Many of us, at one point or another, have experienced a breakup. Sometimes breakups are mutual, but more often they are not.1 Further, breakup initiators (the one doing the dumping) have an assortment of strategies—like the classic “it’s not you, it’s me” line, or the dreaded Facebook relationship status change—to choose from when dumping their former darlings.
These different strategies, however, are not all created equal; there are, not surprisingly, better and worse ways to break up with a partner. Some are good for leaving your partner on good terms, or keeping the door to romance with your partner open. Others, alternatively, will help ensure you will never speak to your partner again. In a recent study2 published in the Journal of Research in Personality, Collins and Gillath identified seven of these breakup strategies:
- avoiding/withdrawing from contact with your partner—like not answering texts or calls
- blaming yourself for the breakup and trying to make your partner feel better about breaking up—“you’re too good for me”
- openly confronting your partner, expressing your feelings and your desire to break up—“sorry, it’s just not working for me”
- becoming unpleasant and picking fights with your partner to encourage a breakup—“ugh, you really know how to push my buttons, don’t you?”
- using manipulative tactics, like telling mutual friends about your desire to break up, in the hopes that your partner will eventually find out
- using indirect communication methods, like email, text message, or Facebook, to break up with your partner—“______ is now listed as Single”
- using “de-escalated” methods, like saying you just want a break, or blaming the breakup on factors other than the relationship—like going to college.
After pulling these strategies from previous research, and adding a few of their own related to technology use, Collins and Gillath asked people who had been dumped how they felt about the strategies their partners had used. Participants rated the open confrontation style of breaking up as the most ideal—participants felt that it conveyed more concern for their feelings. Participants, alternatively, rated avoiding a partner as the least ideal method. If this isn’t enough evidence to convince you to adopt the open confrontation strategy and avoid the avoidance/withdrawal strategy in your own breakups, consider this: people who had been dumped via open confrontation were less angry with their partners, whereas people who had been dumped using avoidance/withdrawal were angrier with their ex-partners. Unless, of course, you aim to make your ex-partner angry….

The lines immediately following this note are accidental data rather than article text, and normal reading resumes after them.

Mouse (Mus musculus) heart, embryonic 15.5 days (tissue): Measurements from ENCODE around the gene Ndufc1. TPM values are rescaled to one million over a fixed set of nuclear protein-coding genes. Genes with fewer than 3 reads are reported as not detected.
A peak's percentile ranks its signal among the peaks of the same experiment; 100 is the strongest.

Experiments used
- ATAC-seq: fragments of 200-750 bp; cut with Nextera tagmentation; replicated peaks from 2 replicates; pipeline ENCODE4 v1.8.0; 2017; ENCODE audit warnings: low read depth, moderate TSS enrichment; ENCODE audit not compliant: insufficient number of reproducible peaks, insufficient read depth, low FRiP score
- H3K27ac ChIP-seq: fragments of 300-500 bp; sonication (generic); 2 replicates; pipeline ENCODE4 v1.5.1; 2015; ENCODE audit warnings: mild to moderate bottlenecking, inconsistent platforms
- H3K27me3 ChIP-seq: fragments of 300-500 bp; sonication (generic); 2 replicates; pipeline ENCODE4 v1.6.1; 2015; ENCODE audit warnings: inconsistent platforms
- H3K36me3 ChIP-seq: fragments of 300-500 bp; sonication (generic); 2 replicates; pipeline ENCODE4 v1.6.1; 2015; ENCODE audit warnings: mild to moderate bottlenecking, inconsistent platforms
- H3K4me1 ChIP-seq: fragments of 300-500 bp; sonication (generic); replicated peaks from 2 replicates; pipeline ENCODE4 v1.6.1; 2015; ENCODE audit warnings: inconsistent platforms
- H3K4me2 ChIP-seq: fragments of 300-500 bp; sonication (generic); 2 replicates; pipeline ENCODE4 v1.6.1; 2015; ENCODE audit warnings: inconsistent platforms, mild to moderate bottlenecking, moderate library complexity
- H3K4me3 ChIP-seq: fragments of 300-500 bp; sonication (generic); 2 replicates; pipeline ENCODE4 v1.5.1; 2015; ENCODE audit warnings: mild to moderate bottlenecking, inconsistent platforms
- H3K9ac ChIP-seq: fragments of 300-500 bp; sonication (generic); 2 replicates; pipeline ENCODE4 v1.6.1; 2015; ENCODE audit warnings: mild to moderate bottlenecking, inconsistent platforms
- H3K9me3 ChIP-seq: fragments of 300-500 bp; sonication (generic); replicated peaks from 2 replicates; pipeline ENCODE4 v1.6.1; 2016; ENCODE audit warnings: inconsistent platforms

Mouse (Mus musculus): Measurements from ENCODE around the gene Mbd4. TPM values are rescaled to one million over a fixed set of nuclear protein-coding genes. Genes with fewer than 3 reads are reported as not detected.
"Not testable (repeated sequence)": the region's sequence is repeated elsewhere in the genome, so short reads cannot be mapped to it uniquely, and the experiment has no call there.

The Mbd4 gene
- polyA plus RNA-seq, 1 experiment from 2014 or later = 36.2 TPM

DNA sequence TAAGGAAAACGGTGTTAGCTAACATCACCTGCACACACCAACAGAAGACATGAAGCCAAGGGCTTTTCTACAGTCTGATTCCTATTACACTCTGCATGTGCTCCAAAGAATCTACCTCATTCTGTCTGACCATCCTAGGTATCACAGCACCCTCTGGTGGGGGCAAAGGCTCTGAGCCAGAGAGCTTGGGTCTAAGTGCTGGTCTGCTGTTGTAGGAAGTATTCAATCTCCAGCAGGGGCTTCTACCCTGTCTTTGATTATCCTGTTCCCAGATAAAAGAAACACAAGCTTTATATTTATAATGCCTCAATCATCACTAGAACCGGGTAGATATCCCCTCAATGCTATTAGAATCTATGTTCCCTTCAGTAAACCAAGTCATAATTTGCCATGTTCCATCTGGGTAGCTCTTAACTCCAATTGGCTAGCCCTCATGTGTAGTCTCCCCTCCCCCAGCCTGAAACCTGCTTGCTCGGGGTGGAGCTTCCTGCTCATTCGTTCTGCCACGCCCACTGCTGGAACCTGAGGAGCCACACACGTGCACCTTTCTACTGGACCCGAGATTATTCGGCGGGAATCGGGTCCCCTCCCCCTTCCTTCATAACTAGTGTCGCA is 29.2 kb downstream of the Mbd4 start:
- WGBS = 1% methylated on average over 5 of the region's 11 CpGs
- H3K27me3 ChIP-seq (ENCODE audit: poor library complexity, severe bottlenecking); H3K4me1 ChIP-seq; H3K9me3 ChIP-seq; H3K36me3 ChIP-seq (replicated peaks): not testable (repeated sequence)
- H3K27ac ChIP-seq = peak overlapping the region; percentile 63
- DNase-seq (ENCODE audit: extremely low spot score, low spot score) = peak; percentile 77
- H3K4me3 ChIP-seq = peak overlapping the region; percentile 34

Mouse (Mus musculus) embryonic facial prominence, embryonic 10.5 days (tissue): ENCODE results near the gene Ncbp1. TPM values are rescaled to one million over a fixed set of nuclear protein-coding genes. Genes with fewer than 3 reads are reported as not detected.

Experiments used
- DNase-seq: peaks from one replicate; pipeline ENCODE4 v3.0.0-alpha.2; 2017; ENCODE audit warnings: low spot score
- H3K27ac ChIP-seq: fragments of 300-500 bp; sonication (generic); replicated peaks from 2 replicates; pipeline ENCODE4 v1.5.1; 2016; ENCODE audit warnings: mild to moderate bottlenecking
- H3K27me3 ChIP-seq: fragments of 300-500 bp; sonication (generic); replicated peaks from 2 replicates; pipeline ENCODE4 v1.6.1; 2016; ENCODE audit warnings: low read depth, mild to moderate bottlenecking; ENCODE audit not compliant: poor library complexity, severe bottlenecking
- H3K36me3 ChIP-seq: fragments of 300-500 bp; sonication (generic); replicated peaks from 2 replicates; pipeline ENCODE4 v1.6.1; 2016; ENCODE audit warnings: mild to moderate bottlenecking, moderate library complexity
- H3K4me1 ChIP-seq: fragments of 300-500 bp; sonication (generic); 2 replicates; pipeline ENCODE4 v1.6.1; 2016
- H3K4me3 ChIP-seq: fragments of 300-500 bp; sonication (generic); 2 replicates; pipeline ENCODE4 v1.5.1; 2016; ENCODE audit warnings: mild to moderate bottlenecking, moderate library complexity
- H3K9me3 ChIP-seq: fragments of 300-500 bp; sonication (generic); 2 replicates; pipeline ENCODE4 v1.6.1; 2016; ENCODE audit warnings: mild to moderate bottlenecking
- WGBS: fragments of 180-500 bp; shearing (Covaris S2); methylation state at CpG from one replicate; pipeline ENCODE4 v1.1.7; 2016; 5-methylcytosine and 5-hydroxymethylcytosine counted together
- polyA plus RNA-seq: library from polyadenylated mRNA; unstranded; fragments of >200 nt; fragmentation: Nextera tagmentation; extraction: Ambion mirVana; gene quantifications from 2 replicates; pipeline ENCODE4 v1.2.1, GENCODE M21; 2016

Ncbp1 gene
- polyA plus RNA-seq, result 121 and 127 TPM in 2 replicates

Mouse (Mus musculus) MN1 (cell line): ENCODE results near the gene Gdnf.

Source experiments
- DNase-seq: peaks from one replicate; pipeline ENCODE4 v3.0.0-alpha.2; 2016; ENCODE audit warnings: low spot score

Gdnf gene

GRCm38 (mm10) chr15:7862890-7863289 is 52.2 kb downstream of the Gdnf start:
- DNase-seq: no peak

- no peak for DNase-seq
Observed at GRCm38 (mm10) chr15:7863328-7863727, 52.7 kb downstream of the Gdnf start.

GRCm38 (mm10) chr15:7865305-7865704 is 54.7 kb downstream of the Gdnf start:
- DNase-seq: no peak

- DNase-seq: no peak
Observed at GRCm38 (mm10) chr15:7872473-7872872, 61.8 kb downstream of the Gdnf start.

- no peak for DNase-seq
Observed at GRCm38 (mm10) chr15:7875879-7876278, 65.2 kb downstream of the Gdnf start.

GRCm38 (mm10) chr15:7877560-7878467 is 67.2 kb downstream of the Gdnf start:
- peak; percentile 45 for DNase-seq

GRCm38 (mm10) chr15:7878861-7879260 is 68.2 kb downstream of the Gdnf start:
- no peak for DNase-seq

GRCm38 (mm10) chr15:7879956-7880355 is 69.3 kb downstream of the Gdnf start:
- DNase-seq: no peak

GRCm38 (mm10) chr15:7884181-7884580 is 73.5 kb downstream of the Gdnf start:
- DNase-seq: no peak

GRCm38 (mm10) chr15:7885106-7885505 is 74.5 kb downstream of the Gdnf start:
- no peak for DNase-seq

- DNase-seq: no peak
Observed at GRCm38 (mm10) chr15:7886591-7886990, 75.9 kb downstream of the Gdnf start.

What about the other strategies? Collins and Gillath also found that the various strategies were associated with different types of outcomes. For example, want to remain friends with your ex? Blame yourself for the breakup. Don’t want to remain friends? Dump them through some indirect communication medium like Facebook. Think you might want to get back with your ex in the future? Once again, blaming yourself is your best bet. Open confrontation, however, is most likely going to end the possibility of romance with your ex.
Attachment style (click here for a refresher on attachment theory) is a useful indicator of which strategies a partner might be more likely to use. Partners who are more avoidant—preferring to steer clear of emotional closeness and intimacy—are more likely to use strategies like withdrawal (the least ideal strategy), manipulation, and mediated communication, and less likely to use open confrontation. Anxiously attached partners— “stage-5 clingers” as Vince Vaughn might say—alternatively, are much more likely to use strategies like self-blaming in order to facilitate a continued relationship with their exes because it leaves open the possibility of getting back together.
All that said, the bottom line is this: breakups suck. They leave people feeling hurt and rejected, and this pain can feel just as real as pain of the physical variety.3 With that in mind, should you find yourself in the shoes of the breakup initiator, I encourage you to take a deep breath and be straight-up with your partner about your desires to end the relationship. She/he will feel better about the breakup in the long run, and although she/he likely won’t thank you for choosing this method, it is likely she/he will think well of your concern for them.
1Specher, S. (1994). Two sides to the breakup of dating relationships. Personal Relationships, 1, 199-222.
2Collins, T. J., & Gillath, O. (2012). Attachment, breakup strategies, and associated outcomes: The effects of security enhancement on the selection of breakup strategies. Journal of Research in Personality, 46, 210-222.
3Eisenberger, N. I. (2003). Does rejection hurt? An fMRI study of social exclusion. Science, 302, 290-292.
John is interested in experimental existential psychology, sexual health, cultural scripts, double standards, and other sexual attitudes. He relies on theories such as attachment, terror management, and conceptual metaphor, while researching topics such as condom use and sexual strategies.